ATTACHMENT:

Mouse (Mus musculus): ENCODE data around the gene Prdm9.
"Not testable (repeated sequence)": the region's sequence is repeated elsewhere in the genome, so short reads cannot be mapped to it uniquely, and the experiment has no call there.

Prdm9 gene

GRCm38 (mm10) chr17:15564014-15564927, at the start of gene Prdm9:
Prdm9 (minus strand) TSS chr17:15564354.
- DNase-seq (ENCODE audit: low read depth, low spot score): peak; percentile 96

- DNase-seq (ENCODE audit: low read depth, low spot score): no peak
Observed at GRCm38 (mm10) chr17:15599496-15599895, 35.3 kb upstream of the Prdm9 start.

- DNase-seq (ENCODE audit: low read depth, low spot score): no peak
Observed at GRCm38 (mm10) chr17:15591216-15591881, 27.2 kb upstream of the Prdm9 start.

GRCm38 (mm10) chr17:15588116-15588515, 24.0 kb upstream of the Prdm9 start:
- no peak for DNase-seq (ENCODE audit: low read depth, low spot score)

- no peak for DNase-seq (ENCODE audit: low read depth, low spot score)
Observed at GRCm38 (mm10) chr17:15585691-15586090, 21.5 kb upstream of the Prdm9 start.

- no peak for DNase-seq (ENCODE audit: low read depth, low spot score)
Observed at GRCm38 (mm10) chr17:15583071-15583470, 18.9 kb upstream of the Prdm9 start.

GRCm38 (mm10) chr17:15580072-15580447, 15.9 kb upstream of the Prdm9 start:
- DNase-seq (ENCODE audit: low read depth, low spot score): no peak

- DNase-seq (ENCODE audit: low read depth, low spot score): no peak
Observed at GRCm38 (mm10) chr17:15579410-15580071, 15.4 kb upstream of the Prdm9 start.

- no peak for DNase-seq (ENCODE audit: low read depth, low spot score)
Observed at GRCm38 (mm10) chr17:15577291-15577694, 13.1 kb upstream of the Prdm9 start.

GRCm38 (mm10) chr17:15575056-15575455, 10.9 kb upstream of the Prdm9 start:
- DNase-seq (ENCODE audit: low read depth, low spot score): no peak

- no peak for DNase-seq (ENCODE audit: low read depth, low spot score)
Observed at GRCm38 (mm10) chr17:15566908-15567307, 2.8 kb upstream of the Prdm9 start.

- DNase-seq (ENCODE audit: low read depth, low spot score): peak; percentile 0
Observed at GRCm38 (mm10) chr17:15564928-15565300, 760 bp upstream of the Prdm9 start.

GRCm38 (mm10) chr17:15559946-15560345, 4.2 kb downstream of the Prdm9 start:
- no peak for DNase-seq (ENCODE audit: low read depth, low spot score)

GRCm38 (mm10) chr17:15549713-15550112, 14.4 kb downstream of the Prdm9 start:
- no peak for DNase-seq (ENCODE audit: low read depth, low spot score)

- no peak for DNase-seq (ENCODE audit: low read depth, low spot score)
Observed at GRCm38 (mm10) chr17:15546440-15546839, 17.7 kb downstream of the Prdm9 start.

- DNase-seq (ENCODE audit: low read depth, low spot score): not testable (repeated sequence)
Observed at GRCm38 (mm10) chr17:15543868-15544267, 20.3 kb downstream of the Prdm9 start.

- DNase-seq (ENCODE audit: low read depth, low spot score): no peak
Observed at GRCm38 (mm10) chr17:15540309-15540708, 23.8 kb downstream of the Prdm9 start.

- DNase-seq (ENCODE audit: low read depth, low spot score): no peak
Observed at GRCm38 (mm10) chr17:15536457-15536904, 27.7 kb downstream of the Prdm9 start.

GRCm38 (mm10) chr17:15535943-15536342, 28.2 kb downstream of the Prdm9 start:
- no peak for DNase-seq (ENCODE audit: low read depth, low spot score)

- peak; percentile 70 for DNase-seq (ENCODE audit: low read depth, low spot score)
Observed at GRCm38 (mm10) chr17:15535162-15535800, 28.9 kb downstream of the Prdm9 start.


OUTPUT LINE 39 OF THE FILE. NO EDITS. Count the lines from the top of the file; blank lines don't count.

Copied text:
- DNase-seq (ENCODE audit: low read depth, low spot score): no peak